Best friend pays tribute at Amy's funeral Mass

Story by Tom Shiel

Monday, 25th February, 2019 1:59pm

Best friend pays tribute at Amy's funeral Mass

The late Amy Gill.

A YOUNG woman recovering from a car crash in Australia which claimed the life of her best friend sent a message from her hospital bed which was read at her friend’s funeral in Co. Mayo today (Monday).

Catherine Langan, in a heart-rending note which was read to mourners in a crowded St. Colman’s Church, Claremorris, described 23-year-old Amy Gill as 'the most caring, modest, understanding person' she had ever met.

She said her personal loss was ‘devastating', adding: “She was like a part of me.”

Ms. Langan continued: “Her death seems too cruel.”

Amy Gill, a native of Coolaght, Kiltimagh, gave up her retail job in Castlebar before Christmas in preparation for her life-changing trip Down Under.

On February 6 she was killed in a car accident while making her way to work just outside Melbourne.

A repatriation fund set up by Amy’s devastated cousins raised €44,461 in just a few days.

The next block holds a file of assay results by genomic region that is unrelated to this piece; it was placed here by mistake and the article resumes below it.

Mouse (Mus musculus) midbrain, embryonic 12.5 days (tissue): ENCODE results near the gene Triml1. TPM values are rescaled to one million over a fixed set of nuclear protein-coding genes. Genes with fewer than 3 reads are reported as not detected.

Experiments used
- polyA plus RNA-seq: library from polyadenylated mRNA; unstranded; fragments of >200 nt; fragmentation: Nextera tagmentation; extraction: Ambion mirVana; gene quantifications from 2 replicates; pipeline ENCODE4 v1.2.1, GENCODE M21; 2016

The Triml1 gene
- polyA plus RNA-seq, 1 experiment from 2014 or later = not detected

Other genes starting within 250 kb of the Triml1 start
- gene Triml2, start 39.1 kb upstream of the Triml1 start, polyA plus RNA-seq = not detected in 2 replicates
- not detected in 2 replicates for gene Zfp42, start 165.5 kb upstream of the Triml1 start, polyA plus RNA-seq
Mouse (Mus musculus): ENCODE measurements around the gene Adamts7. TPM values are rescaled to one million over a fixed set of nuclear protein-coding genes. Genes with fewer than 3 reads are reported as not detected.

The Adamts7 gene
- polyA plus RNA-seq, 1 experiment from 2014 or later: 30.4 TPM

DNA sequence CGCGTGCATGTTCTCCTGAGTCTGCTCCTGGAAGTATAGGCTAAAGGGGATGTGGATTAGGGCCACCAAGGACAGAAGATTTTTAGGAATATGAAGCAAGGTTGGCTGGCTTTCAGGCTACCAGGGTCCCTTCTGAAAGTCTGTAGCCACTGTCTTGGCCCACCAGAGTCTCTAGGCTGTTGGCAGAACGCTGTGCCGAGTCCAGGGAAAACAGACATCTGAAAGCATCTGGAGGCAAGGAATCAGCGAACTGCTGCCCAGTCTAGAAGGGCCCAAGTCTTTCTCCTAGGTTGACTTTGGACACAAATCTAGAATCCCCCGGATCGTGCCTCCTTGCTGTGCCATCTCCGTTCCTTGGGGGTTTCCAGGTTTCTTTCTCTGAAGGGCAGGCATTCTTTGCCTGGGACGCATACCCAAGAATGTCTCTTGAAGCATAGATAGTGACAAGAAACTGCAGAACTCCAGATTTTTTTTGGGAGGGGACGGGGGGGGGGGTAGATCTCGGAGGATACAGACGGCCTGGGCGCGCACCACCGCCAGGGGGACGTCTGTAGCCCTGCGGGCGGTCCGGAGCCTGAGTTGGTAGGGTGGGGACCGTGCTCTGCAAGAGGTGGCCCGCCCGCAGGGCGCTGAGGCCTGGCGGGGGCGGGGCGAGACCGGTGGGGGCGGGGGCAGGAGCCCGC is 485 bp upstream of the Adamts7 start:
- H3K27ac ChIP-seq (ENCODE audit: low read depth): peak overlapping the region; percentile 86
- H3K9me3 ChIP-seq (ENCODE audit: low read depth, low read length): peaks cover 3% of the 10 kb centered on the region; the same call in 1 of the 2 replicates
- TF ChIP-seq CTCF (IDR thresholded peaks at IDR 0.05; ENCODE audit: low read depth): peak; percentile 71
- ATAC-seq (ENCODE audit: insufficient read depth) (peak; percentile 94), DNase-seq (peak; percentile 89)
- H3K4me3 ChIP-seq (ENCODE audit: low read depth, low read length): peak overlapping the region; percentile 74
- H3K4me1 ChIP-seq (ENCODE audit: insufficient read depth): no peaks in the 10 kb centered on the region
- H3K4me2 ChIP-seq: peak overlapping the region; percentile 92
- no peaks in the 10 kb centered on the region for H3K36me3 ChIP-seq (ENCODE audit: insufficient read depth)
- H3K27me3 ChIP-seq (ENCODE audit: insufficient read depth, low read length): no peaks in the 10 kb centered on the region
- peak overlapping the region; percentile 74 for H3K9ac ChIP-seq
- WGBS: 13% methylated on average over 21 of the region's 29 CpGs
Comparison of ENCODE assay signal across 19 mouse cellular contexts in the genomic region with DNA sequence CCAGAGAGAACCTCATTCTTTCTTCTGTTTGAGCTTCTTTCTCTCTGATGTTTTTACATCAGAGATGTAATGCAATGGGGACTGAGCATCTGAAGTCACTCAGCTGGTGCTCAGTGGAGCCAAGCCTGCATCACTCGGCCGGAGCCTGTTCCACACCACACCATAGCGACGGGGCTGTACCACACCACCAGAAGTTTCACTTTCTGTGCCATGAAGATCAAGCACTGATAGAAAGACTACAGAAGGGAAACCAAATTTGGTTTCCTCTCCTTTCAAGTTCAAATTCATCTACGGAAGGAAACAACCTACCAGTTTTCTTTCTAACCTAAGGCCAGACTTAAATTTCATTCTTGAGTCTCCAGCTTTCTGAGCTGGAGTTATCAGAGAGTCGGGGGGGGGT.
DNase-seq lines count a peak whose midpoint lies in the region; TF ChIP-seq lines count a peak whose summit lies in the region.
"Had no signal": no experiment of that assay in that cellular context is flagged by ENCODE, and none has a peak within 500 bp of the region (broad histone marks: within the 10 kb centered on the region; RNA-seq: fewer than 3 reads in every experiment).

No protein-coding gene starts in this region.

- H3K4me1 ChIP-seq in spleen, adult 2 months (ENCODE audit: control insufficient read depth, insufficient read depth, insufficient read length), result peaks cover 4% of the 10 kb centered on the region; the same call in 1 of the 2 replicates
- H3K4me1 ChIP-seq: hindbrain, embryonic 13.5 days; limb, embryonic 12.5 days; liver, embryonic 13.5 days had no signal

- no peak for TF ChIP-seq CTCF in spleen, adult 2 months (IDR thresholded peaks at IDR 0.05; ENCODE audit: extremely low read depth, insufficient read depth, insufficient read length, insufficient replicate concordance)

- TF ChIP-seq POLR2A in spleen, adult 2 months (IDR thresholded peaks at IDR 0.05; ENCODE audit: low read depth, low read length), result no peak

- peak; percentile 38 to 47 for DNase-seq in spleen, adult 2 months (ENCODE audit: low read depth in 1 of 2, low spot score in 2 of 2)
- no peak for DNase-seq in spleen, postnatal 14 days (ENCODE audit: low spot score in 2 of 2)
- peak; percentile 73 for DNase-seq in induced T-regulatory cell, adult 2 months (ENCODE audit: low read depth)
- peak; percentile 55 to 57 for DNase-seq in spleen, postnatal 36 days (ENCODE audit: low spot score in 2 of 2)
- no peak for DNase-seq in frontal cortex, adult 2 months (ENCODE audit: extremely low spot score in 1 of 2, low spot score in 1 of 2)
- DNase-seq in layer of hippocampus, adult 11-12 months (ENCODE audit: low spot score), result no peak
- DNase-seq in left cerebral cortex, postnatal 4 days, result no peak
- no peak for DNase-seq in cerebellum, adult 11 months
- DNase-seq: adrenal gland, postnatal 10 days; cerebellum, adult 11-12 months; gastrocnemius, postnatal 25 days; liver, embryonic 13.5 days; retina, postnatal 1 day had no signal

This was more than three times the target set by the organisers of the Bring Amy Home fund.

The excess funds have been diverted to the Kevin Bell Repatriation Trust, who facilitated the transfer home of the remains.

Leading mourners were Amy’s grief-stricken parents, John and Ann, sisters Emma and Megan, and half-brother Jonathan and her grandmother, Mary Gill.

Recalling memories of Amy in her message to funeral mourners, Catherine Langan explained she had been her best friend for 10 or 11 years and was 'like a part of me'.

Fr. Peter Gannon, the main celebrant of the funeral Mass, described Amy as 'a beautiful girl in every respect'.

He added: “Her far too short life brought pleasure and blessings to so many people.

Her tragic death has been like a blackout in her community. One moment the sun was shining, the next we were plunged into darkness.”

Gifts brought to the altar included a concert ticket, symbolising Amy’s love of music, a photo of her beloved dog, ‘Poppy’, and her passport, symbolising her love of travel and her desire to see and experience the wider world.

Following midday Mass, the lengthy cortege moved to Barnacarroll Cemetery for the burial ceremony.

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